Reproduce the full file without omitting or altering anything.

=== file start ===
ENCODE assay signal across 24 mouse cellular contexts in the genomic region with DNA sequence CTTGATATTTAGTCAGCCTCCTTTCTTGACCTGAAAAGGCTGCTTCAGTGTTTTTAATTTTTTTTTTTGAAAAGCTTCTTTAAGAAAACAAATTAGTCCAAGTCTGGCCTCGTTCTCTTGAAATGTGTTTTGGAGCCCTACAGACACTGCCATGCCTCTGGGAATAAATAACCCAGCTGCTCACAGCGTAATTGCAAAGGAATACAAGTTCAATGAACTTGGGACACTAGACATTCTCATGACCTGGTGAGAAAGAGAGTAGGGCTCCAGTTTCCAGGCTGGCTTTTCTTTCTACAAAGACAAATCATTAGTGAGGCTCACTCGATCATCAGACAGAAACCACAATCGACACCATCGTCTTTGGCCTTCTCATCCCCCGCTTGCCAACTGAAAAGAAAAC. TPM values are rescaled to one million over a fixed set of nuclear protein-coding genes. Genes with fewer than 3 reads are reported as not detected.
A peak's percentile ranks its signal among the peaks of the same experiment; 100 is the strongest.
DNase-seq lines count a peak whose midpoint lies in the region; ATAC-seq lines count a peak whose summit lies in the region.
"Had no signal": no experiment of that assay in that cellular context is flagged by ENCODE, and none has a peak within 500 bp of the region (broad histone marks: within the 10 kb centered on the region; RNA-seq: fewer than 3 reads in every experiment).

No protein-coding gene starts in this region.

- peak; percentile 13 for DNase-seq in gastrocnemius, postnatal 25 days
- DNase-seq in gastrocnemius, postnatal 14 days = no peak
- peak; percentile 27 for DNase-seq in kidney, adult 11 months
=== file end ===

ENCODE assay signal across 24 mouse cellular contexts in the genomic region with DNA sequence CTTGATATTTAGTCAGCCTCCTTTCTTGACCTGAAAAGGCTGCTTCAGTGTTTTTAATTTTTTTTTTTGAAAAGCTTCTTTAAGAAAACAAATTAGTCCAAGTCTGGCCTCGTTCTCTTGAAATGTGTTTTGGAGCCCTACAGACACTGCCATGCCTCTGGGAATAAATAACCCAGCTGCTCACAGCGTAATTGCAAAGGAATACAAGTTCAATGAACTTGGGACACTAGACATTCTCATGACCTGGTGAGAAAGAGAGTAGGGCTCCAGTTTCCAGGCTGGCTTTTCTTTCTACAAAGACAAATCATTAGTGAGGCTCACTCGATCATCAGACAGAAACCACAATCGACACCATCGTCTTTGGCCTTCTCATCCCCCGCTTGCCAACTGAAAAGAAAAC. TPM values are rescaled to one million over a fixed set of nuclear protein-coding genes. Genes with fewer than 3 reads are reported as not detected.
A peak's percentile ranks its signal among the peaks of the same experiment; 100 is the strongest.
DNase-seq lines count a peak whose midpoint lies in the region; ATAC-seq lines count a peak whose summit lies in the region.
"Had no signal": no experiment of that assay in that cellular context is flagged by ENCODE, and none has a peak within 500 bp of the region (broad histone marks: within the 10 kb centered on the region; RNA-seq: fewer than 3 reads in every experiment).

No protein-coding gene starts in this region.

- peak; percentile 13 for DNase-seq in gastrocnemius, postnatal 25 days
- DNase-seq in gastrocnemius, postnatal 14 days = no peak
- peak; percentile 27 for DNase-seq in kidney, adult 11 months